Marine biomass could serve as power source
A recent report published by the Scottish Association for Marine Science on behalf of The Crown Estate, the property-holding organization for the British monarchy, detailed the potential production of methane from marine biomass via anaerobic digestion. The methane could be used to generate electricity and heat, or used as compressed natural gas for transportation fuel.
The use of marine biomass could circumvent many of the land and freshwater use issues associated with terrestrial biomass, the report said. In addition, studies investigating the anaerobic digestion of marine biomass have found that marine algae are as good a feedstock as terrestrial sources of biomass.
Due to its lack of lignin and relatively small amounts of cellulose, marine biomass could also be a promising feedstock for cellulosic ethanol production. According to the report, marine biomass is generally made of 25 percent to 30 percent easily degradable carbohydrates.
The report recommended that additional research on the farming and harvesting of marine biomass be conducted. In addition, it said research should explore ways to optimize methane production and investigate the economic aspects of installing necessary infrastructure. As part of this research, the Scottish association recommends the establishment of pilot-scale kelp farms.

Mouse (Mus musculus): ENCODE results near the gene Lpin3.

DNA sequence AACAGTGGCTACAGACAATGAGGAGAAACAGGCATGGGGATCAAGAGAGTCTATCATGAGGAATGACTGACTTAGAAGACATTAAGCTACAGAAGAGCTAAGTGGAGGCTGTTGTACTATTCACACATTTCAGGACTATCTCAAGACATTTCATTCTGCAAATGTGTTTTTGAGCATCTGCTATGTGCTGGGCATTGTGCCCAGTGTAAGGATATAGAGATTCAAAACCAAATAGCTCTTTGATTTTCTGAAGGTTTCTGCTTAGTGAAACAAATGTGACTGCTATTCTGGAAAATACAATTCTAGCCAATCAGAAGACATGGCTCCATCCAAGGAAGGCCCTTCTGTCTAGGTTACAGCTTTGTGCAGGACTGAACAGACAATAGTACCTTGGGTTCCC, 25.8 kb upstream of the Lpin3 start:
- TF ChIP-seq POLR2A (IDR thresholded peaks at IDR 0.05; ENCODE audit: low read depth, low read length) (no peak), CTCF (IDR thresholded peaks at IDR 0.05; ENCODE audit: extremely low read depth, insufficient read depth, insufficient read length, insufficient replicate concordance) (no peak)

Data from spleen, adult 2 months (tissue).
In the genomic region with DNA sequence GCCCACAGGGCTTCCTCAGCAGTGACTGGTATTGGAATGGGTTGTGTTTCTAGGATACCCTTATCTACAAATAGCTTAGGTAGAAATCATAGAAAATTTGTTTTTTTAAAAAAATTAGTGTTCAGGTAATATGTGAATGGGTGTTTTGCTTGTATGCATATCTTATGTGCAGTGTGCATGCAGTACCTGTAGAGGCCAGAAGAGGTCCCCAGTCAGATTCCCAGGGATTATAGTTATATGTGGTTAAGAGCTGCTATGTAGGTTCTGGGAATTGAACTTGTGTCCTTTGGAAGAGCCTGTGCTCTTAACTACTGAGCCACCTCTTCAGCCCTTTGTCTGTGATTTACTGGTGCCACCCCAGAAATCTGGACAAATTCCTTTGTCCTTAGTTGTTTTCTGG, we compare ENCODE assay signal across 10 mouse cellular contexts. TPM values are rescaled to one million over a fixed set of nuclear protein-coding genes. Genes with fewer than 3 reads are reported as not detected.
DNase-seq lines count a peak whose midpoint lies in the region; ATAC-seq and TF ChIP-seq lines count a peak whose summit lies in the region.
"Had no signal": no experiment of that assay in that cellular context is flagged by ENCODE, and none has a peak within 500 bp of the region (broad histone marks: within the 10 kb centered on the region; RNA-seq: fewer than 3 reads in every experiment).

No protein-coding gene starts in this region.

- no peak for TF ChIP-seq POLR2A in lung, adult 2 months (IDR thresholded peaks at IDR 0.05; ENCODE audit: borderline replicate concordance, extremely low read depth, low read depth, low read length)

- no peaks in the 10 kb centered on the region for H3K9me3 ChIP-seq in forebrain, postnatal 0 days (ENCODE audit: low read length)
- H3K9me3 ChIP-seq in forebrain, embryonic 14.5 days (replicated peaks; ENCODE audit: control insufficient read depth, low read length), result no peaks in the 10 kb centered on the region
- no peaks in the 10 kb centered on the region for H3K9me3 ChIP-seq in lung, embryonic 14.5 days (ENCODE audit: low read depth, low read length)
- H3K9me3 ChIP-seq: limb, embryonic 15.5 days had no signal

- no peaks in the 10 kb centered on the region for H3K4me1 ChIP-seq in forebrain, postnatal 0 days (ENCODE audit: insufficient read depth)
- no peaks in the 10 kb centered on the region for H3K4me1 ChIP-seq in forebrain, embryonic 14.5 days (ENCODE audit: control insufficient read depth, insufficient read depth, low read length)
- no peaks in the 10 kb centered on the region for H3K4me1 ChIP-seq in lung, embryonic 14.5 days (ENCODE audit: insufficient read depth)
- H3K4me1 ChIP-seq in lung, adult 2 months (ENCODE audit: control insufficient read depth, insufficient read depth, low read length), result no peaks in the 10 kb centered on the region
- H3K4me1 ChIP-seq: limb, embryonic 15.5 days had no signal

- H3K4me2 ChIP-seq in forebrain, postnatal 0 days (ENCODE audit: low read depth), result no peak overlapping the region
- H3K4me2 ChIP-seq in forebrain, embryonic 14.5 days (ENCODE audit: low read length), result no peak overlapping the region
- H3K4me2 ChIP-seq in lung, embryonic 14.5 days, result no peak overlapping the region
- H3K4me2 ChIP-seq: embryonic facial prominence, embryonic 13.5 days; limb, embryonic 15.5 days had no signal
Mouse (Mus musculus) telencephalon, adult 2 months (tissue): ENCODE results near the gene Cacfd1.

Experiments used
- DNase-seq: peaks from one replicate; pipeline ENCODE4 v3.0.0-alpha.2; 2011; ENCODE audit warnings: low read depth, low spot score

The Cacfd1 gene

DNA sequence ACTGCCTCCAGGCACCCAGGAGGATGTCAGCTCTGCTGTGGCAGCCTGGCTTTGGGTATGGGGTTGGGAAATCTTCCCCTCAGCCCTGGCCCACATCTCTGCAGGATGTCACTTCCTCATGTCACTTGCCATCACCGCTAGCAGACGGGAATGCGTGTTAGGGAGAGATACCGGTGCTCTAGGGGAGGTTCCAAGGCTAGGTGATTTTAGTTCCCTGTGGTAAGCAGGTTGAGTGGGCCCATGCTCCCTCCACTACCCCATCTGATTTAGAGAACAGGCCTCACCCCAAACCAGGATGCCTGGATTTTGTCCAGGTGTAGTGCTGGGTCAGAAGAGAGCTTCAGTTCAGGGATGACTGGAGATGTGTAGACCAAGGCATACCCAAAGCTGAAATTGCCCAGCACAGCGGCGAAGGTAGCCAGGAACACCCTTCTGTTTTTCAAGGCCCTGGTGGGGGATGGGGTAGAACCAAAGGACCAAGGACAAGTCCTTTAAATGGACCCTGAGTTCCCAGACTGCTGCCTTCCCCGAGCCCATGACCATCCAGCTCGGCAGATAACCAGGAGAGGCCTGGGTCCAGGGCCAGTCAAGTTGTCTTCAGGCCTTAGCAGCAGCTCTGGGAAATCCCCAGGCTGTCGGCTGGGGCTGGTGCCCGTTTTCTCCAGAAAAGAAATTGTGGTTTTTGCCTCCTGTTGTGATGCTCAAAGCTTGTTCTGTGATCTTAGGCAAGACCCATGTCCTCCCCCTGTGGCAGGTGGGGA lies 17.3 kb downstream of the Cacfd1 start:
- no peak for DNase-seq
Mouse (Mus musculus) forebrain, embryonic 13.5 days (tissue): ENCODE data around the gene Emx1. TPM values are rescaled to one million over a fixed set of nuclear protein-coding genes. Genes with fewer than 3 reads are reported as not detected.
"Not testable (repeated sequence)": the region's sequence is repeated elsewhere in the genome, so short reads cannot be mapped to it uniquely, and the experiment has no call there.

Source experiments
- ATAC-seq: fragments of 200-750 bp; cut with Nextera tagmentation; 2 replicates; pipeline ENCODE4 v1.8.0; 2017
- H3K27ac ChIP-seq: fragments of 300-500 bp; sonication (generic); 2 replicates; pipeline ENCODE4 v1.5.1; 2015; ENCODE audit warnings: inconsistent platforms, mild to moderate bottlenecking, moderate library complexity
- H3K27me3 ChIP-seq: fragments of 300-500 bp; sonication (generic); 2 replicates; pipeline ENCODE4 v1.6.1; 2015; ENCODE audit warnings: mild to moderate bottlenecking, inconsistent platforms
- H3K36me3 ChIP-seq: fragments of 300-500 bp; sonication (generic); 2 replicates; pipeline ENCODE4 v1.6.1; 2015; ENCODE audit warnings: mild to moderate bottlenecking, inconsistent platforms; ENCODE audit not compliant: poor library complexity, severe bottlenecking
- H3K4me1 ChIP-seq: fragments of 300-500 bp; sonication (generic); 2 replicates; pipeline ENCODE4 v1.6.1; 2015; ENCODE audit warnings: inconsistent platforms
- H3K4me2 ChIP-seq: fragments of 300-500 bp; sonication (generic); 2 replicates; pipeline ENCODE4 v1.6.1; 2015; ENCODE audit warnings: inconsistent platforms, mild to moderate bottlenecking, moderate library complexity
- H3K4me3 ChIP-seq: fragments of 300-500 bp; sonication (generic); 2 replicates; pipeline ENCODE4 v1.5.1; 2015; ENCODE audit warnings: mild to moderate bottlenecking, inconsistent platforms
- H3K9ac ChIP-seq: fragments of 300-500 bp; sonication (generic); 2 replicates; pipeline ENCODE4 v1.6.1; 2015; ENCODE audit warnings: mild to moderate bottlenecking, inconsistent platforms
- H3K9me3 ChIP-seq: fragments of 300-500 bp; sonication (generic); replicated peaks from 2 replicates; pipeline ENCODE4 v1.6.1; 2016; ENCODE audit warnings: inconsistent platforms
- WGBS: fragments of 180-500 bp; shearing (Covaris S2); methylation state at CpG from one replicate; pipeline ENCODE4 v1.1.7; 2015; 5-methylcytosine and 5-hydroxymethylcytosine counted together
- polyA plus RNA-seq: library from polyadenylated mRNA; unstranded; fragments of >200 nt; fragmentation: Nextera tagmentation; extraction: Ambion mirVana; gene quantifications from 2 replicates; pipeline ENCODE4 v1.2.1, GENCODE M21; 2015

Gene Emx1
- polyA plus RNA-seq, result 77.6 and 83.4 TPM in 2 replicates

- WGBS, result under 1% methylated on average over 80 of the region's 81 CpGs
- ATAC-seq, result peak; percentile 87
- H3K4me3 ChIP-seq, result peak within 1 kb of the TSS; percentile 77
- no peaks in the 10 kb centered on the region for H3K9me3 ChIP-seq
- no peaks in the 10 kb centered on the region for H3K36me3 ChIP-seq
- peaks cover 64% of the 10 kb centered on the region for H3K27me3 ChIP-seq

At least one American company has plans to implement a marine-biomass-to-power project. BioCentric Energy Inc., a California-based energy solutions research and development company, recently announced details of several algae projects that the company expects to complete over the next three years. As part of an algae-oil-to-biodiesel project in Lake Elsinore, Calif., the company plans to convert algae residue into biogas, which will be used to produce electricity. A similar project is planned for Wuhan, China.